Gay Dances: Tuneful melodies

For many years now the brightest package in Clitheroe’s Christmas tree has generally been regarded as the pantomime presented by the Catholic Pantomime Society at The Hall.

This year the package is bigger, brighter an funnier thank ever, full of snappy dance routines, colourful scenery, lavish costumes and breezy humor.

Right from the word go, the audience was enthralled with scene after scene of mounting excellence designed to please the eye and ear of even the most fastidious.

The choice of story this time was that evergreen favourite the “Queen of Hearts.”

These pantomime stories get thinner and thinner every year, but the audiences do not seem to mind and certainly there is no lack of other ingredients in this delectable connection.

Principle boy and girl were once again that delightful pair, Margaret O’Donnell and Audrey Smith, the one bold and dashing, the other sweet and winsome in the best pantomime tradition.

Their pleasing voices combined in many a pleasing duet, while they contributed a number of solo items of equal distinction, numbers like “The Birds and the Bees,” “Getting to Know You” and “More”.  All were most enjoyable.

The Queen of Hearts was none other than our old friend Sam Bridge.  His incomparable sense of fun is given full rein in a tailor-made role to which he did full justice.


     As is right and proper he poked fun at local personalities and institutions, his sallies sending the audience into shrieks of laughter.

Particularly good was his “over-the-garden-wall” effort – in which he portrayed a Lancashire housewife chatting to a neighbour and his stories as “Revolving Doors” and glamorous clippie.

His partner in fun was mainly Joe Bailey.

Particularly funny was a glorious day at the seaside – in which they looked like a couple of old ladies who had strayed from a Giles cartoon.

Technically, Mr Bailey played Black Patch, but most of the time he and Mr Bridge were engaged in knockabout comedy acts of a revue character which added spice and zest to the production.

Another figure of fun was Derek Rawcliffe as the testy King of Hearts, while John Byrne made a dashing Knave.  Derek and Sam were joined another riot, “Rock around the Click”.

The bold bad King of Spades and his henchman the Knave, were admirably portrayed by William Altham and Ernest Swarbrick, while Patricia Wareing was a dainty Pink Fairy.

Other roles were portrayed by Keith Stansfield, Fred Dunn, Brenda Grant and Tommy Walker.


    The opening chorus “Bring your Smile Along” was the signature tune of the show.

It introduced a well-drilled chorus, the delightful pantomime children whose self-assurance and general air of competence belied their years.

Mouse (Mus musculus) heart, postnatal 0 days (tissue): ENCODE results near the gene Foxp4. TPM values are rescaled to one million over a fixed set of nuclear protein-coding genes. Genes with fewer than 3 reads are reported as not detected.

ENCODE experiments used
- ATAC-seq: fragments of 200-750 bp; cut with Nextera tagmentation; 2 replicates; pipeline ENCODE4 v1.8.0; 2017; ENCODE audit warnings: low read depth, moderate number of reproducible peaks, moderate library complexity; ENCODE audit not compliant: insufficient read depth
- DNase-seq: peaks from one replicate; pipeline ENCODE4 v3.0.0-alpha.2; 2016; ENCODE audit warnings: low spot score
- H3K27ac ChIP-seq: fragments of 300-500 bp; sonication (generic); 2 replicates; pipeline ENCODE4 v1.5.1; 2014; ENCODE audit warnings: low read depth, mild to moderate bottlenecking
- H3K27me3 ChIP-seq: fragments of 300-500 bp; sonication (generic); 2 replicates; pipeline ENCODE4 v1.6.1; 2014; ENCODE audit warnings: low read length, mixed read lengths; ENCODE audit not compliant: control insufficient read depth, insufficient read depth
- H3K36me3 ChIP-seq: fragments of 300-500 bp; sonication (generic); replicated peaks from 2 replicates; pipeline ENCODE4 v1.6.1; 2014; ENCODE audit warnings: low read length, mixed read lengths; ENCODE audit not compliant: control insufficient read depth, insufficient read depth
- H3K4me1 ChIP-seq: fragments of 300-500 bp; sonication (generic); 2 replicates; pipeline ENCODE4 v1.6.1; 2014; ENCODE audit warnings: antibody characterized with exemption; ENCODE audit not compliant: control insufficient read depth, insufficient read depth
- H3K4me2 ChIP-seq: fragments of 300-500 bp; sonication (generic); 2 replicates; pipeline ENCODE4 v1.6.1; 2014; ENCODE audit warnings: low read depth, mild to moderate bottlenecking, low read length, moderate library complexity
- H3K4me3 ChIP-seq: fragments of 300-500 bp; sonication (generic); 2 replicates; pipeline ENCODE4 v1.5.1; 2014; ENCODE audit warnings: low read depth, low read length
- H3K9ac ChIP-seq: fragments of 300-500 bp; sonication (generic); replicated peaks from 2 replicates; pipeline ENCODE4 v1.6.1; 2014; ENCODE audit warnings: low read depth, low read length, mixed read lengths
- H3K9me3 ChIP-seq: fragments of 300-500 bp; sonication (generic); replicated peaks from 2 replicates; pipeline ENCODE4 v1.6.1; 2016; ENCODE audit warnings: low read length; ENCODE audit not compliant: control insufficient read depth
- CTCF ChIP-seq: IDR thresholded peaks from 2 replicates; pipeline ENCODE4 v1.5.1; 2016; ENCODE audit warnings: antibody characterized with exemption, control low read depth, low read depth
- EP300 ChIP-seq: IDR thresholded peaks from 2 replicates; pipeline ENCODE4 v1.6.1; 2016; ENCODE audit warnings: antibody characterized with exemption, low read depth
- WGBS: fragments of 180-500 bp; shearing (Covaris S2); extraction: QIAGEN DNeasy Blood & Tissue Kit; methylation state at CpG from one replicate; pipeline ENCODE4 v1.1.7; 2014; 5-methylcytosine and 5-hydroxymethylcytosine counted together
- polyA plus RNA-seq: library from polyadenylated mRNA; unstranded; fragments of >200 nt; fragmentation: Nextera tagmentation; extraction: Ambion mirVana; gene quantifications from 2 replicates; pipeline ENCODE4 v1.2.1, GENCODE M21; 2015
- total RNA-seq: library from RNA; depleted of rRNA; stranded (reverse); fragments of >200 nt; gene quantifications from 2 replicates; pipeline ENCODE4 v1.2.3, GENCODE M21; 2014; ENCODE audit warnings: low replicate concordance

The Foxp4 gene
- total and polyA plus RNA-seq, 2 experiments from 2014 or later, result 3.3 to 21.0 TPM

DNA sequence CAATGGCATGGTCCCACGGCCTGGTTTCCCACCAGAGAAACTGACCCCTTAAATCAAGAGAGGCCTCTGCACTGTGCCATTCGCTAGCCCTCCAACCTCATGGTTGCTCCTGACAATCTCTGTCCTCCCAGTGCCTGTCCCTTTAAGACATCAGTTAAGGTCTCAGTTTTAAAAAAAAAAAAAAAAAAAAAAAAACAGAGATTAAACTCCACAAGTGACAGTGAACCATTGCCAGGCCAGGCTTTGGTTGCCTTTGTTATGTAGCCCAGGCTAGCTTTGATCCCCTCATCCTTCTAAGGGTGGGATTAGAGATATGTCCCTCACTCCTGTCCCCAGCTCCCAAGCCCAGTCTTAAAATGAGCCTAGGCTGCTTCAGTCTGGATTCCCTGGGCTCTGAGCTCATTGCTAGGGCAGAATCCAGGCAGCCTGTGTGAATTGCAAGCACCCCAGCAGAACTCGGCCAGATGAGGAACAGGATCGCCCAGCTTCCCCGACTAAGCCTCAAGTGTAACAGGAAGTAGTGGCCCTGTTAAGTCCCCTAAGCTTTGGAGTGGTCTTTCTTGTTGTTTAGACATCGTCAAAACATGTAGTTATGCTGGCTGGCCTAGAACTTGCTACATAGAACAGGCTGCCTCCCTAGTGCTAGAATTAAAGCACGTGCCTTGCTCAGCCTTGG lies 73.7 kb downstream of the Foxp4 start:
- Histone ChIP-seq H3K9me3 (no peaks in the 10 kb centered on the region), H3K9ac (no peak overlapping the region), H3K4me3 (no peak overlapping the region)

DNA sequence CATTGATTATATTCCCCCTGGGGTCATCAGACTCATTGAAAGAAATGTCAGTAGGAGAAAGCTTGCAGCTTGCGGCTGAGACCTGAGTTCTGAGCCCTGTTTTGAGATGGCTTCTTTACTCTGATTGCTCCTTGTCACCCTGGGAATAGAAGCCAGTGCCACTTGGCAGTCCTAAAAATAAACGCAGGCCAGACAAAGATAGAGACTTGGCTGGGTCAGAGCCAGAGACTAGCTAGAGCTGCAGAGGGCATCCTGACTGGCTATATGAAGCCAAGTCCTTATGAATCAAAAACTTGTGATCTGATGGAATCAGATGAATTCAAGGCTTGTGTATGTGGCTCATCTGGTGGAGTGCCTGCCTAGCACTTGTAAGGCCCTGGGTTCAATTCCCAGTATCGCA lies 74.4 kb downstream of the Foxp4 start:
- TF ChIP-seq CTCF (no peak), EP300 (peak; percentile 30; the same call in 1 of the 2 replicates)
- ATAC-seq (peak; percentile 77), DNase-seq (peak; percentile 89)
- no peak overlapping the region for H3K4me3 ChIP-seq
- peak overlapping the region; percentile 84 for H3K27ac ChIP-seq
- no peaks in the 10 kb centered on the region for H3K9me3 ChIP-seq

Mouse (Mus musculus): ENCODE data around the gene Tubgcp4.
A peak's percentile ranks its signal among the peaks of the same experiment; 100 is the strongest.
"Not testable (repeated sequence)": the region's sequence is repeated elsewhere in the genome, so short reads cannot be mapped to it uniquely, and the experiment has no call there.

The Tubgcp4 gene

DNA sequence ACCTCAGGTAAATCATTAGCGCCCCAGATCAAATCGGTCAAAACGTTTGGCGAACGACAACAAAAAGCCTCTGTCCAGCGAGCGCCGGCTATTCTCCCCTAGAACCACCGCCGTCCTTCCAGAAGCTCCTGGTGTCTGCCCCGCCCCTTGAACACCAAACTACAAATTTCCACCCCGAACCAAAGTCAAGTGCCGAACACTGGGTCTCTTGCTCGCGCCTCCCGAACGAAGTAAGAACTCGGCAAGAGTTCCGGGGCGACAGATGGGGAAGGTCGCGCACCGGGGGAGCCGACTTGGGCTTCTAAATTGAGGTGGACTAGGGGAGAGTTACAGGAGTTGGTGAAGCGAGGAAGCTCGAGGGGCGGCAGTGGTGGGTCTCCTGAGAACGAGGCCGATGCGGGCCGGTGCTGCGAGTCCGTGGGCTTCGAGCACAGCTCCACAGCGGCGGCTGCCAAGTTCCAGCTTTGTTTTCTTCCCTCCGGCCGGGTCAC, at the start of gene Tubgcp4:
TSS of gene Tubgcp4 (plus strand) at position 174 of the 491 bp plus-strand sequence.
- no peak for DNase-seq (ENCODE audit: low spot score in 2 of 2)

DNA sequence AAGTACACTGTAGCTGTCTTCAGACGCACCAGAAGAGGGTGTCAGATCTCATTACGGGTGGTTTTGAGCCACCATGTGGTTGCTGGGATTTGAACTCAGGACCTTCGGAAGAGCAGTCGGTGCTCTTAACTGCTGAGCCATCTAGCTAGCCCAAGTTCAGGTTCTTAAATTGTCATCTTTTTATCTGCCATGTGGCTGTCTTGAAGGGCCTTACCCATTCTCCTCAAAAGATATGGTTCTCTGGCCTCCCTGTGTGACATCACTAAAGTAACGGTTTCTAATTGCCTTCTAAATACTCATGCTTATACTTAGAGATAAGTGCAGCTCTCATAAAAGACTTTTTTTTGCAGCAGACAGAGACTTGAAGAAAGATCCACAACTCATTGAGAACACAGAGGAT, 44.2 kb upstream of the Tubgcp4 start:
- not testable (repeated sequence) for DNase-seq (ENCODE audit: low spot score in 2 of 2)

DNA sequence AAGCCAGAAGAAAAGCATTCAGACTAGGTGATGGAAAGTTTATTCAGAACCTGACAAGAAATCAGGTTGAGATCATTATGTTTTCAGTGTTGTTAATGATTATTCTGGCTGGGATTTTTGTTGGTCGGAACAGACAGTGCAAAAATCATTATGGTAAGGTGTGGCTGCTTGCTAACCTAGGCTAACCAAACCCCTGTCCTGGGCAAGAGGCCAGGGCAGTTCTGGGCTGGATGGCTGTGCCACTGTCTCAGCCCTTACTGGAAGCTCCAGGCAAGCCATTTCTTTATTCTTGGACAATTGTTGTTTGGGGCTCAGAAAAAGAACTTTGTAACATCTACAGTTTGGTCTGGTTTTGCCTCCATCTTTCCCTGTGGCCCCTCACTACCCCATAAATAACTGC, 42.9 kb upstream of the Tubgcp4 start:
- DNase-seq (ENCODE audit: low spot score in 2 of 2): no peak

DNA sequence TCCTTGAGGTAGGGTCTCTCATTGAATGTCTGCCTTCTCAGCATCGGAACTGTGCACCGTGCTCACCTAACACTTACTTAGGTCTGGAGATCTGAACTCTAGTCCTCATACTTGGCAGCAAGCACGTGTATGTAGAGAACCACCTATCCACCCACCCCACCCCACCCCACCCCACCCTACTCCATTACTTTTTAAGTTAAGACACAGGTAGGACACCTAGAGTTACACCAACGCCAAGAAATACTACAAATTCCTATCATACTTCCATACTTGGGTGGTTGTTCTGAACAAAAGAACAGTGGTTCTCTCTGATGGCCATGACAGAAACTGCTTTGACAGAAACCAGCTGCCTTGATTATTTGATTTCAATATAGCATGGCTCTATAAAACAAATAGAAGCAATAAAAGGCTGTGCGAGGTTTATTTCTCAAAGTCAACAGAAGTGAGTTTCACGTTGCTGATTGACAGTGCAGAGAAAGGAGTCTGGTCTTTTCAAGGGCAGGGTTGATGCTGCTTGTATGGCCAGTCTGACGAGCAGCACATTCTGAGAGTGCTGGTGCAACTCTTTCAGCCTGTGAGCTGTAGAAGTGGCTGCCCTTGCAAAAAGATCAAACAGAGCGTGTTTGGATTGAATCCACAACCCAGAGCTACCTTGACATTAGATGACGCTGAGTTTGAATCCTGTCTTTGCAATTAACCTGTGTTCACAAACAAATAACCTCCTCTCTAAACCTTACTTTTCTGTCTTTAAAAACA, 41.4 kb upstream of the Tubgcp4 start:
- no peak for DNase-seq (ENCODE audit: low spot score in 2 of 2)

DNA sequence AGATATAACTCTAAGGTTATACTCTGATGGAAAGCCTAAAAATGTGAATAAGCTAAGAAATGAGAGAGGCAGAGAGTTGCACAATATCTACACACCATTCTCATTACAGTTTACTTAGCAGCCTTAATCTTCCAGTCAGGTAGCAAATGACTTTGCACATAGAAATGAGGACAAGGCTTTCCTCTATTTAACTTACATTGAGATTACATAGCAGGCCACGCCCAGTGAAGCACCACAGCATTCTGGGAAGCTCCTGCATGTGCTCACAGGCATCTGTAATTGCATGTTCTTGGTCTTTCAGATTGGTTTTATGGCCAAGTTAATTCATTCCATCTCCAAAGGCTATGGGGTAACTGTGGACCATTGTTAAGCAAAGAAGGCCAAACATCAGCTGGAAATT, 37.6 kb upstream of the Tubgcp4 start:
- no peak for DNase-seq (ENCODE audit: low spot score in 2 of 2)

Even the tiniest of tots carried themselves like troupers, parading and dancing with skill and precision in the most complicated of manoeuvres.

The principal speciality scene of the first half of the programme was “Vienna in Springtime,” which introduced Tommy Walker whose vigorous singing was one of the highspots of the show.

With Brenda Grant and Joan Preedy, as the dancers in beautiful white gowns, he submitted an appealing “Lovely Lady”.

Patricia Wareing was also heard to advantage in another delightful song in this scene, “Swing High, Swing Low,” while she was joined by Ernest Swarbrick in a lilting duet, “Moonlight, the Danube and You.”  Tommy Walker again excelled in “Serenade.”


     All these numbers were portrayed against a beautiful scenic background and a colourful and competent array of dancers.

Another speciality scene, “Way Down South,” introduced a number of well-known melodies like “Swanee,” by Derek Rawcliffe and the company, “Tenessee” by Ernest Swarbrick and “Midnight Choo-Choo,” an opportunity to hear the pleasing singing of Helen Turner and the slick dancing of the Tappers.

Tommy Walker’s vigorous voice was heard again in “Lucky Old Sun.” Joe Bailey and Sam Bridge brought more laughs with another piece of tomfoolery, “Lily of Laguna.”

The children were again to the fore in “Are you from Dixie?” while the company brought a rousing scene to a successful close with “On the Mississippi.”

There was a military air about the scene as Tommy Walker introduced a number of martial numbers with “The Sergeant Major’s on Parade.”

He was the exasperated sergeant major who had to deal with a couple of loony recruits – Sam Bridge and Joe Bailey, guaranteed to make any N.C.O. resign in despair.


     Sandra Webster gave us a delightful “Lollypop Major.” While Maria Foulker led the tiny tots in the “Toy Town Artillery.”